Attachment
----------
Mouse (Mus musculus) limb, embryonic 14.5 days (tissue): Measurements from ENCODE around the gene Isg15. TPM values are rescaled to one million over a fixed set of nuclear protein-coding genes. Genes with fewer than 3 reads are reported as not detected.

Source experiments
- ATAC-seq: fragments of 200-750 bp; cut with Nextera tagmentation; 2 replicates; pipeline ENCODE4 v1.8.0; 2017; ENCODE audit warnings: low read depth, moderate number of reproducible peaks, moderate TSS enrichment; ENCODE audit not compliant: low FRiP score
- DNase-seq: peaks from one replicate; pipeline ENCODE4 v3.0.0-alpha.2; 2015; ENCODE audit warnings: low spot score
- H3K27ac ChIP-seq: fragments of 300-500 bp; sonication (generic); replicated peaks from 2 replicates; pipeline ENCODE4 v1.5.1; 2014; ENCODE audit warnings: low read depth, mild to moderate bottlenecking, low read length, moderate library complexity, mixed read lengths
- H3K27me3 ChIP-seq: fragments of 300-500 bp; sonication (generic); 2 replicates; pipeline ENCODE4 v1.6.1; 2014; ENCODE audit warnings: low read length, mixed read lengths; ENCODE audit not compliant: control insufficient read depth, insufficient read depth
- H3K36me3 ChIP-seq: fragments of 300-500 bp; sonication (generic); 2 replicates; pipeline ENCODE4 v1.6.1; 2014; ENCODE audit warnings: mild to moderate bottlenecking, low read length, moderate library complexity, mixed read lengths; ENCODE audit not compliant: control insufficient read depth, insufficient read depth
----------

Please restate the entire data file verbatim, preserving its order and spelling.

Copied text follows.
Mouse (Mus musculus) limb, embryonic 14.5 days (tissue): Measurements from ENCODE around the gene Isg15. TPM values are rescaled to one million over a fixed set of nuclear protein-coding genes. Genes with fewer than 3 reads are reported as not detected.

Source experiments
- ATAC-seq: fragments of 200-750 bp; cut with Nextera tagmentation; 2 replicates; pipeline ENCODE4 v1.8.0; 2017; ENCODE audit warnings: low read depth, moderate number of reproducible peaks, moderate TSS enrichment; ENCODE audit not compliant: low FRiP score
- DNase-seq: peaks from one replicate; pipeline ENCODE4 v3.0.0-alpha.2; 2015; ENCODE audit warnings: low spot score
- H3K27ac ChIP-seq: fragments of 300-500 bp; sonication (generic); replicated peaks from 2 replicates; pipeline ENCODE4 v1.5.1; 2014; ENCODE audit warnings: low read depth, mild to moderate bottlenecking, low read length, moderate library complexity, mixed read lengths
- H3K27me3 ChIP-seq: fragments of 300-500 bp; sonication (generic); 2 replicates; pipeline ENCODE4 v1.6.1; 2014; ENCODE audit warnings: low read length, mixed read lengths; ENCODE audit not compliant: control insufficient read depth, insufficient read depth
- H3K36me3 ChIP-seq: fragments of 300-500 bp; sonication (generic); 2 replicates; pipeline ENCODE4 v1.6.1; 2014; ENCODE audit warnings: mild to moderate bottlenecking, low read length, moderate library complexity, mixed read lengths; ENCODE audit not compliant: control insufficient read depth, insufficient read depth